The art of taxidermy can bring out the beauty of an animal for a lifetime of preservation and display.
Anaconda taxidermist Don Capp, owner of Capp’s Taxidermy Studio, has spent the last 40 years mounting wildlife from across the globe. During that time he has seen pelts and capes come into his shop in all manner of conditions, as hunters often make a lot of mistakes when handling their trophies in the field. Capes can be valuable as well, so even if hunters do not plan to mount their animals, taxidermists are often interested in purchasing them.
Here are some do’s and don’ts for taking care of an animal for the taxidermist:
Get some air on the cape: For bigger animals such as elk and moose, Capp recommends a dorsal cut splitting the skin down the back to the ribs where the cape starts and then letting the air naturally cool it. “You’ve really got to open stuff up, get it off the concrete on some saw horses, get it off the cardboard because it can’t breathe,” he said.
Get the cape in the freezer: “If in doubt, always freeze it if it’ll fit in the freezer,” Capp said. Freezing a cape in hot weather will preserve it until a hunter can get it to the taxidermist. But once an unfinished cape is frozen, it only has about six months before areas like the ears become freezer burned.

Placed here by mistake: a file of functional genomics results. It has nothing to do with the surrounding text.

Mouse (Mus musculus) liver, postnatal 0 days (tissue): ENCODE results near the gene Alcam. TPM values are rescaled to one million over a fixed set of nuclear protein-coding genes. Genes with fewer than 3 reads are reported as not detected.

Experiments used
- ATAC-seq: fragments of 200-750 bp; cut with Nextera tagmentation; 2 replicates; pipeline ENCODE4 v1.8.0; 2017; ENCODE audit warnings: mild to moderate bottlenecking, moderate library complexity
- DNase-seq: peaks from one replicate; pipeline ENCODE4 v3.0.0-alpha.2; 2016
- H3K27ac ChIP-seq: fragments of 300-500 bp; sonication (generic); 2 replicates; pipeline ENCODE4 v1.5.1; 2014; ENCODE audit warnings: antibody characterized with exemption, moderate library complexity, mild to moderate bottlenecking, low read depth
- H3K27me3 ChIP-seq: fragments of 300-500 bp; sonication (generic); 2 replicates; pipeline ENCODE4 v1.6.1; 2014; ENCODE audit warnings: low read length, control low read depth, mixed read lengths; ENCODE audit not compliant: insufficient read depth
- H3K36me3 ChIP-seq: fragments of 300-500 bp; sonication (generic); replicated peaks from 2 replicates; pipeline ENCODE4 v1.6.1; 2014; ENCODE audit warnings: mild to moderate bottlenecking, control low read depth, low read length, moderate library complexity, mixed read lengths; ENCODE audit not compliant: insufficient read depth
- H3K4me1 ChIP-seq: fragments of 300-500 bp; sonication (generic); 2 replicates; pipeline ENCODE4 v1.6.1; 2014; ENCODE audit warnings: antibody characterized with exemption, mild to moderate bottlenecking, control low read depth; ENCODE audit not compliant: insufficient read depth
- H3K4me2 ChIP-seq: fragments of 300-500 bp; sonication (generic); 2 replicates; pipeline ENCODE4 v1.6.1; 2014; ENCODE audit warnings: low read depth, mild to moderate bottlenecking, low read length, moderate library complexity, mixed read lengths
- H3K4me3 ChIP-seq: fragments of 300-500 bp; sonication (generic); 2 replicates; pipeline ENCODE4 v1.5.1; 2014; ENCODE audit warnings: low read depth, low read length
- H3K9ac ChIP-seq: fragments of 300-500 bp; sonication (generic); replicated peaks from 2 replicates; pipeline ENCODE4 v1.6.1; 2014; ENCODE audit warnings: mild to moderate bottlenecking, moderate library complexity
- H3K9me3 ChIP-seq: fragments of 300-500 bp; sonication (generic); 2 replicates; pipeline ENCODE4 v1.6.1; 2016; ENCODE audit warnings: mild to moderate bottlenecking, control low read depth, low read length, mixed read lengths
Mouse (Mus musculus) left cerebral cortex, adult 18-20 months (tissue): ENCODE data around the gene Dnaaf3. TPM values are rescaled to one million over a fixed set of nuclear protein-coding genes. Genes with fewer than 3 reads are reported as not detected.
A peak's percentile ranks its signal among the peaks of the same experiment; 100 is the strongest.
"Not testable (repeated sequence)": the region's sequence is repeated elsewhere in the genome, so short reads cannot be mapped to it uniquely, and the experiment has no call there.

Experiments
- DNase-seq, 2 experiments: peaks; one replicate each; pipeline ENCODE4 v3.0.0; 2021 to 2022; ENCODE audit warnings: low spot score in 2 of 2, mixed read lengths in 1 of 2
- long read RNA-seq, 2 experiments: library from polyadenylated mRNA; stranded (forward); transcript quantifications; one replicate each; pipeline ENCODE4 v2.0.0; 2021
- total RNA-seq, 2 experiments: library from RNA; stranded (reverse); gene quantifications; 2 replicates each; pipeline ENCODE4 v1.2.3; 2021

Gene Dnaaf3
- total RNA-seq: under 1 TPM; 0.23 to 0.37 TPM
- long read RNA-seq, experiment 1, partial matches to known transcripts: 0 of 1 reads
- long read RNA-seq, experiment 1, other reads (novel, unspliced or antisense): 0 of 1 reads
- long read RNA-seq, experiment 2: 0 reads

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Watch YouTube: Capp is a big proponent in watching YouTube videos to learn about where and how to make proper cuts on various game animals. Whether it’s a dorsal cut for an elk or tube cut for a predator, teaching videos are available.
Learn to skin the face off the skull: Capp is amazed at the stories of hunters skinning up to the skull and then backpacking the cape still attached for miles. Learn to carefully take the skin off, cut the antlers and save the extra weight, he says.
Don't cut the cape short: One of the biggest mistakes Capp sees is cutting the cape too short on shoulder mounts, leaving the taxidermist with few options. Cut vertically from at least midway down the ribcage and work forward to ensure there is plenty to work with, and when in doubt, more is always better.
To salt or not to salt: Trying to get the flesh off a hide once it has been salted is like trying to remove layers of plywood, Capp says. He recommends hunters stay away from salt altogether, but do cut away flesh to prevent spoilage.
Don’t cut the throat: Capp notes that there is an old tale about cutting the neck on a freshly harvested animal to help drain blood. The practice not only ruins most capes but is unnecessary, he said.